First Published: 2011-02-10

 

Lawyers protest against Iraq government

 

Hundreds of lawyers demonstrate across Iraq against widespread corruption, unemployment.

 

Middle East Online

By Nafia Abdul-Jabbar - BAGHDAD

Enough with corruption

Hundreds of lawyers took to the streets across Iraq on Thursday to protest widespread corruption and unemployment in demonstrations inspired by anti-government uprisings in Egypt and Tunisia.

The demonstrations in Baghdad, Karbala, Kut, Ramadi and Amara came a day after Iraq's anti-corruption chief said ministers frequently covered up graft in their departments.

In the capital, around 500 people, mostly lawyers but also including some tribal sheikhs, called for the government to open up so-called "secret prisons" to scrutiny and give detainees access to legal counsel, for it to better combat corruption and for increased numbers of jobs.

"This demonstration will not end until our demands are met," Kadhim al-Zubaidi, spokesman for the Baghdad lawyers' guild, said.

"We want lawyers to be protected, the corrupt to be fired, and more jobs for the Iraqi people."

Protesters held up a banner which read, "Lawyers call for the government to abide by the law and provide jobs for the people," and "The government must provide jobs and fight the corrupt."

Human Rights Watch and Amnesty International have both alleged that Iraqi security forces maintain secret prisons, where detainees are not given access to lawyers and subjected to physical abuse, charges Iraq's government denies.

About 500 lawyers and others turned up at two separate demonstrations in the city of Kut, southeast of Baghdad, to protest against the lack of basic services, such as electricity, water and sewage systems.

"This demonstration expresses the will of the Iraqi people, not just lawyers, demanding that the governor and city chief raise the level of services," said Sajat Hussein, a 30-year-old protester who joined about 200 others outside the Kut city court.

One protester at the other demonstration said the street outside his home resembled a "marsh" after rain because of inadequate sewage facilities.

Iraq's infrastructure for basic services such as water and electricity have been suffering from the aftermath of the 2003-US led invasion and two decades of war and UN sanctions that came before. Corruption has been a persistent problem since dictator Saddam Hussein was ousted in the invasion.

In an interview with AFP on Wednesday, Iraq's anti-corruption czar said that instead of fighting graft Iraq's ministers preferred to hide departmental corruption.

Meanwhile, in the shrine city of Karbala in southern Iraq on Thursday, about 200 lawyers and other demonstrators called for jobs, better services and their full food rations.

Rabia al-Masaudi, the head of Karbala's lawyers' guild, mocked the 12 dollars that the government has been giving out each month to families in lieu of rations that included cooking oil, rice, flour and sugar.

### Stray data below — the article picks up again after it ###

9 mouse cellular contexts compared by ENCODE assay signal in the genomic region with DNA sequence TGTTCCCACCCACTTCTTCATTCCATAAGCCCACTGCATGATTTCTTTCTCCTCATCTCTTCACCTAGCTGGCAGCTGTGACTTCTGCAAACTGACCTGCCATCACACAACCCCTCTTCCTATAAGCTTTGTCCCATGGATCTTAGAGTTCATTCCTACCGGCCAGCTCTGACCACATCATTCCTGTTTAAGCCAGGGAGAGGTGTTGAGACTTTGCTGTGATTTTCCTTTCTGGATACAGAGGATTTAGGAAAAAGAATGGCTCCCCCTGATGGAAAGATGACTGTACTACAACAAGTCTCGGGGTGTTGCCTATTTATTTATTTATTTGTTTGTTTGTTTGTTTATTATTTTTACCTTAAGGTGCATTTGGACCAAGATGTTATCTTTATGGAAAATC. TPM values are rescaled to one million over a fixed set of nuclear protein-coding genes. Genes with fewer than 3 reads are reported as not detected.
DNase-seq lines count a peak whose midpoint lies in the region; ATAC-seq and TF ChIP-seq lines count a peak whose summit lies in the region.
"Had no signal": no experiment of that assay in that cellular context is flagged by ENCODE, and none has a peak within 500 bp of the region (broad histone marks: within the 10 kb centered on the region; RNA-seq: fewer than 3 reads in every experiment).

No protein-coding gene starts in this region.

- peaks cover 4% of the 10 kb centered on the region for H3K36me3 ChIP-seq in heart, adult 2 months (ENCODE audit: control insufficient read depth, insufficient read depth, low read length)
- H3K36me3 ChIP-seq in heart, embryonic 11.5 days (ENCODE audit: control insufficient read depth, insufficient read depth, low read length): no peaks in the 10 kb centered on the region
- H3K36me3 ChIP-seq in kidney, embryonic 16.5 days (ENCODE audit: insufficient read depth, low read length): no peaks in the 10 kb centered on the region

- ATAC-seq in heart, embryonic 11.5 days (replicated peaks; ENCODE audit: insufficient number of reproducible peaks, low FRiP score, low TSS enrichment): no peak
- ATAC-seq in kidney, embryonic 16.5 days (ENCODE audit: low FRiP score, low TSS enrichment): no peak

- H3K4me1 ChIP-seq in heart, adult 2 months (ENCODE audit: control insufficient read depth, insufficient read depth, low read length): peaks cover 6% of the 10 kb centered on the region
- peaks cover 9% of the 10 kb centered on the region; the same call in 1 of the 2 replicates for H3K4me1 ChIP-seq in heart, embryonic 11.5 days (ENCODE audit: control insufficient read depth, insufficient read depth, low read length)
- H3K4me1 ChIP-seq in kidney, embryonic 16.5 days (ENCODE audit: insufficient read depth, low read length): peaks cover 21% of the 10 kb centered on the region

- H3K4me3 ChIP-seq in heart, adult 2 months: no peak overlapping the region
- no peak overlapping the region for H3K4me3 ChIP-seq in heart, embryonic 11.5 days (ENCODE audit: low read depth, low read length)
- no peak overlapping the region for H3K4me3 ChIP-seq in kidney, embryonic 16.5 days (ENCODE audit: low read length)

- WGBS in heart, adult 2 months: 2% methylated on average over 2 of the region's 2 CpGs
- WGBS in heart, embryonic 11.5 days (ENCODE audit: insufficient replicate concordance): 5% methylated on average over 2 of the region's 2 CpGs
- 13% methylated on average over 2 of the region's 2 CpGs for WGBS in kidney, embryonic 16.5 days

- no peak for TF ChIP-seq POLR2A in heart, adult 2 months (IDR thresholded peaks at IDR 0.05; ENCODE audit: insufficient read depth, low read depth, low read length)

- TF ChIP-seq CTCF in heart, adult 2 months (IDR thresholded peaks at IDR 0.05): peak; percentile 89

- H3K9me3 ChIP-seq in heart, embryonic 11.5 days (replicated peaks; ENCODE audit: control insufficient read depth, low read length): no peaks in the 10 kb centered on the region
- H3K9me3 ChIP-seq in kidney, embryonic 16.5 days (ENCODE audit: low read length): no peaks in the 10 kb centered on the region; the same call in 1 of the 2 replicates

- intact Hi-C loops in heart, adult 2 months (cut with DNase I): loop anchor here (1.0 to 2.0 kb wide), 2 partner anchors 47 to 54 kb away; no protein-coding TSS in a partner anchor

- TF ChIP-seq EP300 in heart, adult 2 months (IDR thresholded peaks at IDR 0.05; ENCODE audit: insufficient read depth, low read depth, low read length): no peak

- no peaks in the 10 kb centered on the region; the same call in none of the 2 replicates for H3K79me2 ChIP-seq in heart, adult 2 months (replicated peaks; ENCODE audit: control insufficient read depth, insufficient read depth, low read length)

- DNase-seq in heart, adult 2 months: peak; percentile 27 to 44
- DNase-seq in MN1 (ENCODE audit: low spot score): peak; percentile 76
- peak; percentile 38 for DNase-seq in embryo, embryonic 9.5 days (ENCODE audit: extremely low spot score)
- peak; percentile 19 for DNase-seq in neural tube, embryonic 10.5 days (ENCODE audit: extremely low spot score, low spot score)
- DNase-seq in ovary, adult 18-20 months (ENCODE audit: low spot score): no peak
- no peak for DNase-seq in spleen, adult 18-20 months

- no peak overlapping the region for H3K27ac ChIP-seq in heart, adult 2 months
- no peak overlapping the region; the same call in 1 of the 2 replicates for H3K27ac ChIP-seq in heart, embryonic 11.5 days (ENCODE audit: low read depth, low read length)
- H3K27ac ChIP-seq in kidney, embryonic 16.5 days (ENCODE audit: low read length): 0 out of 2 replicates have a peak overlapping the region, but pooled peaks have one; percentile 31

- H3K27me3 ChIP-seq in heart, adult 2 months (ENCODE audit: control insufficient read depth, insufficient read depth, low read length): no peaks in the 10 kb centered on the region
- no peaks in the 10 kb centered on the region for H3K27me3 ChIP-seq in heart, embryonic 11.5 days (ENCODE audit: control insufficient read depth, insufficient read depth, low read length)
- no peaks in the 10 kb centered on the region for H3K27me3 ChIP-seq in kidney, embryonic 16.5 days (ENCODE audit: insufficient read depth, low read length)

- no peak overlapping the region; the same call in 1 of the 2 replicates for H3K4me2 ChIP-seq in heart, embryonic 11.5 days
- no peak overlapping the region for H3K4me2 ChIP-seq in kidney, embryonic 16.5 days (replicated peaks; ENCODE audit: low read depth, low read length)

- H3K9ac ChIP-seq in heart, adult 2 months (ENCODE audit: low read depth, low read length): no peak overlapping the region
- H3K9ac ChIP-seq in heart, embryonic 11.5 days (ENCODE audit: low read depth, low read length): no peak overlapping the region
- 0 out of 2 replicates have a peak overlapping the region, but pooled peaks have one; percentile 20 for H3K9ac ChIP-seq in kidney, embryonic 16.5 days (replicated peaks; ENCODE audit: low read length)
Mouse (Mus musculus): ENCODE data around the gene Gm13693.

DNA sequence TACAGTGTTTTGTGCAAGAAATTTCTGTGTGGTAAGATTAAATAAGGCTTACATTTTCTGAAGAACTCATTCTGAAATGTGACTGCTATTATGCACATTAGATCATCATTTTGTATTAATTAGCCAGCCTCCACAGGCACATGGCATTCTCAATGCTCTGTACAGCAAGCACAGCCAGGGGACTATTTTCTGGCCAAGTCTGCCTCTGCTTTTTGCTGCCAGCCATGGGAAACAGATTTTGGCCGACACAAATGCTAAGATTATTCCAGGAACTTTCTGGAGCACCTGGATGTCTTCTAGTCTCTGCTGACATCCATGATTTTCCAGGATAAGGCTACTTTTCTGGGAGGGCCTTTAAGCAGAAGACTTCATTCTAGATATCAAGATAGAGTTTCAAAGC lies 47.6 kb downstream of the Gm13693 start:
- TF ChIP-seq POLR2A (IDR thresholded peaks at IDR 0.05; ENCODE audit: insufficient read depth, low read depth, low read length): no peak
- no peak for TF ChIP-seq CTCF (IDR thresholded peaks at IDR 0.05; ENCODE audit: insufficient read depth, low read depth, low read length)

"We reject this amount of money," he said, adding that MPs were getting paid $11,000 per month, while many of the six million families nationwide who depend on government rations were being paid $12 a month in place of their full supplies.

Small demonstrations also were held in the western city of Ramadi and Amara in the south.

 

Regional tensions rise in Kurds’ independence vote

Erdogan threatens Iraqi Kurds with border closure, oil block

US-led strikes killed 84 civilians near Syria's Raqa

Iran shuts border with Iraqi Kurdistan

Dubai set to become first city with flying taxis

Iraq Kurds start voting in historic independence referendum

UAE announces plans for region’s first nuclear reactor

Putin to visit Erdogan this week for Syria, Iraq talks

Sudan vows to step up efforts to improve US ties

Turkey to launch intervention into Syria — and maybe into Iraq

Egyptian ‘world’s heaviest woman’ dies in Abu Dhabi

Palestinian unity government remains unlikely

Emirati man fights his employer to serve in country’s army

Palestinian PM to visit Gaza next week

Saudi advisory body to tackle female driving ban

Turkey denies closing Iraqi border in response to Kurdish vote

US air strikes kill 17 Islamic State militants in Libya

Yemen's Hadi says military solution 'most likely'

The high cost of Syria’s destruction

Palestinian negotiator awaits lung transplant in US

Kurds ready for contentious vote in Iraq

A Kurdish state: Reality or utopia?

Saudi intercepts missile fired from Yemen

Saudi Arabia marks national day with fireworks, concerts

Iran defies US, tests missile

Turkey warns of 'security' steps in response to Iraqi Kurd vote

Barzani delays Kurdish independence vote announcement

Syria's war off the radar at UN assembly

For many Iraqis, tradition trumps police

Darfur clashes kill 3 as Bashir urges reconciliation

Saudi cleric banned for saying women have ‘quarter’ brain

Veteran Syrian activist, daughter assassinated in Istanbul

Tunisia drops forced anal exams for homosexuality

Bomb used in Saudi-led strike on Yemen children US-made

Syria Kurds vote to cement federal push

Police charge teenager over London Underground attack

Nigerian official to meet Turkish counterpart over illegal guns

Thousands feared trapped in Raqa as IS mounts last stand

Iraqi forces achieve first step in new offensive on IS

Migrant boat sinks off Turkish Black Sea coast leaving four dead, 20 missing

Trump praises 'friend' Erdogan

Yemen leader promises UN to open entire country to aid

Rouhani vows Iran will boost missiles despite US criticism

Russia clashes with EU over Syria

UN Security Council warns against holding Iraqi Kurd vote